(d) a question or petition brought before the election tribunal has been properly or improperly brought.”
The Governorship and Legislative Houses Election Tribunals by virtue of Section 285(2) of the same Constitution are to the exclusion of any other court vested with jurisdiction to hear and determine petitions as to whether any person has been validly elected to the office of Governor or Deputy Governor or as a member of any legislative house. The Tribunal from which the instant appeal has emanated is a National Assembly/Governorship and Legislative Houses Election Petition Tribunal.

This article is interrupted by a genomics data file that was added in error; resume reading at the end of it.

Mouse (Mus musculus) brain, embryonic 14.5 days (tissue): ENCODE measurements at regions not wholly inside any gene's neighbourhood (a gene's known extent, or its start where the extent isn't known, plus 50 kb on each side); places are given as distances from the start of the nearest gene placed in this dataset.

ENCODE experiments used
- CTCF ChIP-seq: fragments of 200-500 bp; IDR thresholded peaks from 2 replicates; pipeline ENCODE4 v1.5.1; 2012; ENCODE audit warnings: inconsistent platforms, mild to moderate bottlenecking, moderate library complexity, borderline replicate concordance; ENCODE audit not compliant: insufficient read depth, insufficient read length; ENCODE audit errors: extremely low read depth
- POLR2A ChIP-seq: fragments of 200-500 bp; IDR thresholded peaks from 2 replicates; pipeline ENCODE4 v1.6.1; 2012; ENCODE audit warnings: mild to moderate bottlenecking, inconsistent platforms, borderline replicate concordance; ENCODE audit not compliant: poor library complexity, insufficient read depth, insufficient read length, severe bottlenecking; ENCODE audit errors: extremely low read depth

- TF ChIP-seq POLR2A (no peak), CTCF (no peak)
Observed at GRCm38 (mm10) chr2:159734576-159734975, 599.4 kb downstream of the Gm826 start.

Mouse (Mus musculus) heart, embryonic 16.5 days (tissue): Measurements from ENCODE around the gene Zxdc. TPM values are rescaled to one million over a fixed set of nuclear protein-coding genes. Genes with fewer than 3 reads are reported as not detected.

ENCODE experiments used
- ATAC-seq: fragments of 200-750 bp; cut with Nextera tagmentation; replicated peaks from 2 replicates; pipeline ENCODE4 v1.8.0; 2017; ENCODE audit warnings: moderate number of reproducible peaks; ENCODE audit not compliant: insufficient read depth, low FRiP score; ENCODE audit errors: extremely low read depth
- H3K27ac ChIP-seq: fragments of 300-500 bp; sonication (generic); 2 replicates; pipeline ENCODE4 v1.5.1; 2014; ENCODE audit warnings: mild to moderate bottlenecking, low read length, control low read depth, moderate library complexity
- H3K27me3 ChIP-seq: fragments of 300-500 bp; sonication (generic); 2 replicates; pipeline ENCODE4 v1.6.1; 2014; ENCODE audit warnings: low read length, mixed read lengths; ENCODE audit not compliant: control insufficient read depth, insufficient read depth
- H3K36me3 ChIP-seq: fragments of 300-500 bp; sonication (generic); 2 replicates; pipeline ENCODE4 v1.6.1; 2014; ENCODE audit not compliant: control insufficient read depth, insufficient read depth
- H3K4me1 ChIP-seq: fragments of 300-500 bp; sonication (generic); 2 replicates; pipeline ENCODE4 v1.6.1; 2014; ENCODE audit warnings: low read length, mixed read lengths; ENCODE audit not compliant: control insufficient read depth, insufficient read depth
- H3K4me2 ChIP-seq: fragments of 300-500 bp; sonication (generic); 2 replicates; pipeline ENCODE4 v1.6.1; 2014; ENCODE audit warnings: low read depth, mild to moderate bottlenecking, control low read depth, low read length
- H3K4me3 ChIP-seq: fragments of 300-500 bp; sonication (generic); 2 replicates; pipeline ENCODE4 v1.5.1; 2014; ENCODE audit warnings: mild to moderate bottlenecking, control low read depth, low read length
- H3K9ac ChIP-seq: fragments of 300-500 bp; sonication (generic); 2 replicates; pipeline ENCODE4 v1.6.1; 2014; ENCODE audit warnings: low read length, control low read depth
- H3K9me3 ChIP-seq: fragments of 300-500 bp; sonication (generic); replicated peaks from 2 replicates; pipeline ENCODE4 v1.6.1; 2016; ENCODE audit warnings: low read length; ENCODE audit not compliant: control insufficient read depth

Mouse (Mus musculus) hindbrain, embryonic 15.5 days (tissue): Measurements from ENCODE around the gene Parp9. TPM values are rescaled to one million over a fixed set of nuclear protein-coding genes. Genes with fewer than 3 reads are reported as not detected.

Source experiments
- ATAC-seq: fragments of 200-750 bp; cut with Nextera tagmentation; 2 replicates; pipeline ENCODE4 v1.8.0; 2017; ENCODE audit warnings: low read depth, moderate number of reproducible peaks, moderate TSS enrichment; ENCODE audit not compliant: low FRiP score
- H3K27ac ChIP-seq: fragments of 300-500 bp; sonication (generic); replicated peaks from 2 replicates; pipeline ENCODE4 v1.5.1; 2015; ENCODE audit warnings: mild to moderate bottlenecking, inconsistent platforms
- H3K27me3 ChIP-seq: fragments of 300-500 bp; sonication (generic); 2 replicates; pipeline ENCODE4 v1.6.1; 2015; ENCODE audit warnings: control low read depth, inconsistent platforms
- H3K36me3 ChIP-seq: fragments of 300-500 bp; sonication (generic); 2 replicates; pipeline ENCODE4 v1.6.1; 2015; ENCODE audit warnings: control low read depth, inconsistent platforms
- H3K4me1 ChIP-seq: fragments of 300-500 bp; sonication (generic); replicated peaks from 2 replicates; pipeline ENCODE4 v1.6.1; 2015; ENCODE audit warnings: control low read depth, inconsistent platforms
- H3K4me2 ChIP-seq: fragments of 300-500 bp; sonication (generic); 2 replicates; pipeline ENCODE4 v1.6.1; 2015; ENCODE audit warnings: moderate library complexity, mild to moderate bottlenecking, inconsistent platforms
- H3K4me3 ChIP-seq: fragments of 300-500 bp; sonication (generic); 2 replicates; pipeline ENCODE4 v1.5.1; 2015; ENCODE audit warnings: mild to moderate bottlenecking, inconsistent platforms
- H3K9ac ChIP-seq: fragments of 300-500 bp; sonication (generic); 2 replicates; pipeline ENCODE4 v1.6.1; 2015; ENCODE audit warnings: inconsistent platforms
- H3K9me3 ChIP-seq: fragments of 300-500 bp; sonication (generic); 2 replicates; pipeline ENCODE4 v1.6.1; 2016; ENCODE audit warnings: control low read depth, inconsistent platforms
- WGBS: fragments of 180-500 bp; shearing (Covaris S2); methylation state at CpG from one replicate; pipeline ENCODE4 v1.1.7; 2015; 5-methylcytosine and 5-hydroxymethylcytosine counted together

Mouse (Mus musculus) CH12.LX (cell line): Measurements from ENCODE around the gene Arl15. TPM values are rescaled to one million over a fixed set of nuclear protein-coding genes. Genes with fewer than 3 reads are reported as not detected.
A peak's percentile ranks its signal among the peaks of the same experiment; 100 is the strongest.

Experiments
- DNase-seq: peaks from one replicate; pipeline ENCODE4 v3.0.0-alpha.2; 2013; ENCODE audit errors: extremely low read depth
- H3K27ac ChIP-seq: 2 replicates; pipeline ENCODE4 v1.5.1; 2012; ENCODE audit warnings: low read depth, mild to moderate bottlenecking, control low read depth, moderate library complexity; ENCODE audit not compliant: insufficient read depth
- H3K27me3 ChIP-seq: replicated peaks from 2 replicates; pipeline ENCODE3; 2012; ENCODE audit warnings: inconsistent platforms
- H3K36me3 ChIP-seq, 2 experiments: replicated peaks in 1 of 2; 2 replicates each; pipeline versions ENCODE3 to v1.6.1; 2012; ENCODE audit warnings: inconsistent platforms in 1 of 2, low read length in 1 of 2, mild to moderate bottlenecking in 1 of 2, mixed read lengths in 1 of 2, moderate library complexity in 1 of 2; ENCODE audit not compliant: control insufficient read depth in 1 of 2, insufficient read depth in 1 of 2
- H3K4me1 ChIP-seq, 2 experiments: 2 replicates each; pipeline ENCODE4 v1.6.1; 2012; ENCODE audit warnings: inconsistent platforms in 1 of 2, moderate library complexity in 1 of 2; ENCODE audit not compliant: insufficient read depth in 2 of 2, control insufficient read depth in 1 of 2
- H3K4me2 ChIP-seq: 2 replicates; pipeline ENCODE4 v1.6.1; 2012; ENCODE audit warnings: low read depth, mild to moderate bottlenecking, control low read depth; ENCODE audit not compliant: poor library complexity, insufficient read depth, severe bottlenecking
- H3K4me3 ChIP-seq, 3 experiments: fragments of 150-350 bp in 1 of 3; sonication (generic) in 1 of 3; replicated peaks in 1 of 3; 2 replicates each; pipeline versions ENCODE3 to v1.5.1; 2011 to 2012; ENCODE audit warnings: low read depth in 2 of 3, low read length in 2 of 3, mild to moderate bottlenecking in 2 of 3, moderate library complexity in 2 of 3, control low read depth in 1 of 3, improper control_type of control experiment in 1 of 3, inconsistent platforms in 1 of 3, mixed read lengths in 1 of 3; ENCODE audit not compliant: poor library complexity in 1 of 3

Election Petition is basically presented before an Election Tribunal complaining of an undue election or undue return in respect of an election or return at an election; and therein the person elected or returned is joined as a party. See Section 140 of the Electoral Act, 2006. Those who can present a Petition before an Election Petition Tribunal established pursuant to the provisions of the said Section 285(1) and (2) are not provided for in the Constitution. Persons entitled to present election petitions are set out in Section 144(1) of the Electoral Act, 2006 and they are (i) a candidate in the election; and (ii) a political party which participated in the election. Section 144(2) of the Act in question further provides for those who are to be Respondents in a Petition if more than the person returned, and the circumstances which would warrant this. Section 145(1)(a) – (d) of the Electoral Act, 2006 equally sets out the grounds of an election petition.